Sustainability Science in a Global Landscape

As the UN launches new Sustainable Development Goals (SDGs) in 2015, the world’s leaders, businesses and research institutes are exploring how they can best contribute to the agenda.

Science, technology and innovation have long been recognized as the basis for socioeconomic development and as core contributors to sustainable development.

  • But are all aspects of sustainable development being addressed equally?
  • Which countries are leading, and where could research be developed?
  • Are the papers having the impact needed to make a real difference?

Sustainability science has a high impact

This report – a collaboration between Elsevier and SciDev.Net – examines the status of sustainability science as a research field.

By looking at research output and citation impact, research collaboration and interdisciplinary research, this report contributes to our understanding of sustainable development, analyzing how far sustainability science has progressed as a discipline.

As such, it aims to support the dialogue between society and science under the UN SDGs and adds to our knowledge of sustainability science in the global landscape.

Visit report download page

This study is a useful first step in helping us to understand the emerging field of 'sustainability science'. The results of the research will enable us to map sustainable research – helping us to explore the structural relations and the examples of promising practice which shape and facilitate international research publishing, and in doing so revealing gaps and opportunities.

Nick Perkins, Director, SciDev.Net

Summary of Report Findings

  • Sustainability science is growing at a tremendous rate: the total research output of the field increased from 56,390 to 75,602.
  • The number of research papers in sustainability science is increasing annually by 7.6% – almost double the growth rate of all published research, at 3.9%.
  • Sustainability science has a high impact: the FWCI of publications in sustainability science is 1.3 – 30% higher than the world average of 1.
  • Research in sustainability science is increasingly international: the USA’s proportion of international collaboration increased from 26.5% to 32.9% of its research output in this field.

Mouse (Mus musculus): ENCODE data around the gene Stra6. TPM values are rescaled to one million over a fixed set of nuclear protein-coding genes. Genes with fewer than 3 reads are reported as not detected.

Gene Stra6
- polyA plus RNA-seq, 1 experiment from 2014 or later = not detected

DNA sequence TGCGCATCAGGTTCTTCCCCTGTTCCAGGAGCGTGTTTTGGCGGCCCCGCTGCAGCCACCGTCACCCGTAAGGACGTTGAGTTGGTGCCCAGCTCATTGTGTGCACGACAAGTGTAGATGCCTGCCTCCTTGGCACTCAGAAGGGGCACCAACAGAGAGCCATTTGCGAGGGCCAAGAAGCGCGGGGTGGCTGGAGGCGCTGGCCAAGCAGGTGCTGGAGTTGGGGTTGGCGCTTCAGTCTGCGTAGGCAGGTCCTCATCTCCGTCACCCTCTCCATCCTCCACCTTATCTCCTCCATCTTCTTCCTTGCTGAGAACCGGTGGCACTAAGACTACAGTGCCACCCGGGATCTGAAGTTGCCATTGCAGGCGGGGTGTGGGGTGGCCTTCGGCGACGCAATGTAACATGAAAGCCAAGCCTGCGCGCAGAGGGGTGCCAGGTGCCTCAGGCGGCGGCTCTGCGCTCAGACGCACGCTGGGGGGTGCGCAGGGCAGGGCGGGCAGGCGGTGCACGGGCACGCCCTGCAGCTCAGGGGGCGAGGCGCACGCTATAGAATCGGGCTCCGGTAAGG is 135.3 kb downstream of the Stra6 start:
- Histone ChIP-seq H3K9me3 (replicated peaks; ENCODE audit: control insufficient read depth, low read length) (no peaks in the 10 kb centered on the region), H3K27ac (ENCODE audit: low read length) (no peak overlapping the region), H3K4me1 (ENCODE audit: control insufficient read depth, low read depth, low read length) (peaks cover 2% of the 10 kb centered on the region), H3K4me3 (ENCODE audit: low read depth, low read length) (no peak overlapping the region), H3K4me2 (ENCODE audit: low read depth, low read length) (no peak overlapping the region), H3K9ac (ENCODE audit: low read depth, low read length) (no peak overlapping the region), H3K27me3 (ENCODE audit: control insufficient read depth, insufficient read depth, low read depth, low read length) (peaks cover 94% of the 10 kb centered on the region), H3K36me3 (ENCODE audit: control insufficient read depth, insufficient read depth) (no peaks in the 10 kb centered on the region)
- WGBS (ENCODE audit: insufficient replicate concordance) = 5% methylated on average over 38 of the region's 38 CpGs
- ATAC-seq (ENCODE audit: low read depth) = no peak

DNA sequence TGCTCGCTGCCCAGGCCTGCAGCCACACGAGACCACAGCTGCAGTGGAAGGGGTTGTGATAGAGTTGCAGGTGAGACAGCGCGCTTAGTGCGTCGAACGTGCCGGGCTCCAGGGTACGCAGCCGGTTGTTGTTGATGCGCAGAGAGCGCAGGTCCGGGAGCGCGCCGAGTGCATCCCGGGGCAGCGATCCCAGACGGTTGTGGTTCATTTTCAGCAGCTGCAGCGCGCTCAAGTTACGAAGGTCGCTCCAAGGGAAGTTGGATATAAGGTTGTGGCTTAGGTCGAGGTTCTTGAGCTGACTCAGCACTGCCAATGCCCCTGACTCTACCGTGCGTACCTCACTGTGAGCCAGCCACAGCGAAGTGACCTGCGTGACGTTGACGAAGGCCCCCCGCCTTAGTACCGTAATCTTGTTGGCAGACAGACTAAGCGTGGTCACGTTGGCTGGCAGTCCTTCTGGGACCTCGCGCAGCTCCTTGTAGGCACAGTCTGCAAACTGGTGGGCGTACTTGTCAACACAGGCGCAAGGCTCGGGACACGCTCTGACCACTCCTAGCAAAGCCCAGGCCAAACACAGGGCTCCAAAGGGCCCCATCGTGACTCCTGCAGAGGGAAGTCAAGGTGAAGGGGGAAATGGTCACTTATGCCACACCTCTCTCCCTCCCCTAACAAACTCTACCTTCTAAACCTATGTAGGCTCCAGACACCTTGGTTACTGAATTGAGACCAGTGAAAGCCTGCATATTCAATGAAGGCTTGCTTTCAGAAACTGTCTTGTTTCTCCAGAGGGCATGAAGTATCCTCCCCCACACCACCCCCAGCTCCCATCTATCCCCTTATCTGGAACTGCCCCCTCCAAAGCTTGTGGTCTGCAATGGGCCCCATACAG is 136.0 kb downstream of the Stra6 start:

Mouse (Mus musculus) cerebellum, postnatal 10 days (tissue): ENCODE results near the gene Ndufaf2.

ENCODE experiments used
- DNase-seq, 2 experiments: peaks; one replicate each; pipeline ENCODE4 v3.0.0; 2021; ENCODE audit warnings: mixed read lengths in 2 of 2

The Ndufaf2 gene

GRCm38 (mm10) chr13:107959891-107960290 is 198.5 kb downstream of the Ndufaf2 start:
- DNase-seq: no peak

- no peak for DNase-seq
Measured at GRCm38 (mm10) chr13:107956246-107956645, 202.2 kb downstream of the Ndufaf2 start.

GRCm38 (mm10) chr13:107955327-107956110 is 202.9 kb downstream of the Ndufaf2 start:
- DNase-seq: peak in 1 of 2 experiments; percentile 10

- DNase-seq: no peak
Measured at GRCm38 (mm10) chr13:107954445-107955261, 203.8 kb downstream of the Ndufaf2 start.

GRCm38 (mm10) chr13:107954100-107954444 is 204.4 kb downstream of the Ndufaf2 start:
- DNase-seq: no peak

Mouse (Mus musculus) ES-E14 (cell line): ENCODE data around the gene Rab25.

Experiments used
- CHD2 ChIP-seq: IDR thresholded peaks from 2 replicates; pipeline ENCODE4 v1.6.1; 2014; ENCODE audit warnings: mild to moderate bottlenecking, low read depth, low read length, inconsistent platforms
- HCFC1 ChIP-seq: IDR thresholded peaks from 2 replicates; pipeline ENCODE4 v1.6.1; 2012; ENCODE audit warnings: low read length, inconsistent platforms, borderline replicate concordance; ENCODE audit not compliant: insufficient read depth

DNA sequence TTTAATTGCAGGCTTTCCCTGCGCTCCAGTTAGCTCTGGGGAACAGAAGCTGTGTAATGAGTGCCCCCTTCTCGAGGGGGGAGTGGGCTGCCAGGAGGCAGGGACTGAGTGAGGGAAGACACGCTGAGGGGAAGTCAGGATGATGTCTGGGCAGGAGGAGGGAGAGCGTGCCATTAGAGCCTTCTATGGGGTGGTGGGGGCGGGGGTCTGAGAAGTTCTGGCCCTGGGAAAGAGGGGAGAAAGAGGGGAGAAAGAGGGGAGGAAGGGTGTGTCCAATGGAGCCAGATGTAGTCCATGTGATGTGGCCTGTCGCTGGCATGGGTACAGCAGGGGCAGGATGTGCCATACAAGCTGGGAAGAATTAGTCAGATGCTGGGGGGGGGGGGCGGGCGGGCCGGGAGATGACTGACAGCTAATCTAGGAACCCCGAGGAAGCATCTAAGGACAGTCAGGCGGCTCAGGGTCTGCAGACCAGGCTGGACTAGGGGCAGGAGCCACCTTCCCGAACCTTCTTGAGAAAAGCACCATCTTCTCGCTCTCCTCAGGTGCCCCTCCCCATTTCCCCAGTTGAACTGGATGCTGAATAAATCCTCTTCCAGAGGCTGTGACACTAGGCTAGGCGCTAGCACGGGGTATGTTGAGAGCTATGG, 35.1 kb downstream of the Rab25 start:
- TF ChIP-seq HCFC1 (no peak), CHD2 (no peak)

• Sustainability science is less interdisciplinary than the world average: on average, 6.7% of sustainability science publications belong to the world’s top 10% most interdisciplinary publications – this is lower than the world average of 10%.
  • Collaboration across regions is also low: only 2% of low income countries contribute to the field compared to 76% by high income countries.

We have analyzed a comprehensive body of global research to draw out the strengths and gaps in the fields of sustainability. We aim to spur a deeper dialogue between all the key stakeholders to advance an understanding of these new disciplines.

The challenges are great, but we believe that science and evidence can help us to shape our world for the better for future generations.

Youngsuk "Y.S." Chi, Chairman of Elsevier

We have been considering the effectiveness of the Millennium Goals in achieving their objective to focus the minds of policy makers. The question now becomes: how can we translate that momentum to the Sustainable Development Goals (SDGs)? There is a huge knowledge gap between what we know how to do today and what is needed for the future. That knowledge gap is filled by research, including in peer-reviewed journals.

Ashish K. Jha, Director, Harvard Global Health Institute

Visualizations

Figure 1: The impact of sustainability science is above the global average in most areas
Figure 1: The impact of sustainability science is above the global average in most areas
Figure 2: The research output of sustainability science is increasing globally
Figure 2: The research output of sustainability science is increasing globally
Figure 3: Research in the area of Planet is the most collaborative
Figure 3: Research in the area of Planet is the most collaborative